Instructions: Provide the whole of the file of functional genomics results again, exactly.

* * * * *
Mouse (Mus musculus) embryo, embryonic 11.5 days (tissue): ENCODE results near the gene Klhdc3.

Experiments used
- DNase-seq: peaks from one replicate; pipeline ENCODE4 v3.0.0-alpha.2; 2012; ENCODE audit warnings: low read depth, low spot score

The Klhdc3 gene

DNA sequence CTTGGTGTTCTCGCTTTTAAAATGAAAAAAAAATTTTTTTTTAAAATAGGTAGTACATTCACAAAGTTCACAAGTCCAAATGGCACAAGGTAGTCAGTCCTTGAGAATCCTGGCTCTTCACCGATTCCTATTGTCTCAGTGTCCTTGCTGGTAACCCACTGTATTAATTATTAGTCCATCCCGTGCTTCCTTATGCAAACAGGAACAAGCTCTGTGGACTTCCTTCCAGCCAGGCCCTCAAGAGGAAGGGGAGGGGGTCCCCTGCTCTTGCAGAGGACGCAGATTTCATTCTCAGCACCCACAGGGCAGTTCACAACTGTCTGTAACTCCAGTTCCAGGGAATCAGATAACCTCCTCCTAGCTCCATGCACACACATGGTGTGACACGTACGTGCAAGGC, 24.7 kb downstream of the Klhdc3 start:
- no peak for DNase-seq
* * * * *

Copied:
Mouse (Mus musculus) embryo, embryonic 11.5 days (tissue): ENCODE results near the gene Klhdc3.

Experiments used
- DNase-seq: peaks from one replicate; pipeline ENCODE4 v3.0.0-alpha.2; 2012; ENCODE audit warnings: low read depth, low spot score

The Klhdc3 gene

DNA sequence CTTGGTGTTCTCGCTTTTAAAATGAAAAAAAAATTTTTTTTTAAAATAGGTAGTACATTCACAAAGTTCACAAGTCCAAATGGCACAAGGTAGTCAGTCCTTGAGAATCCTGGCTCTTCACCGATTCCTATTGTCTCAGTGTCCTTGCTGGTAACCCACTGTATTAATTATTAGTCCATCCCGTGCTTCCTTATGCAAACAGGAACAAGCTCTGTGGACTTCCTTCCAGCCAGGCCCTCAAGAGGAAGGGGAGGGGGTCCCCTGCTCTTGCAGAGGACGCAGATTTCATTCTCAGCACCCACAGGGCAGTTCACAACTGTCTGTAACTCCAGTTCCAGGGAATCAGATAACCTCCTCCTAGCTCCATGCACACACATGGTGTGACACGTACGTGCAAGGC, 24.7 kb downstream of the Klhdc3 start:
- no peak for DNase-seq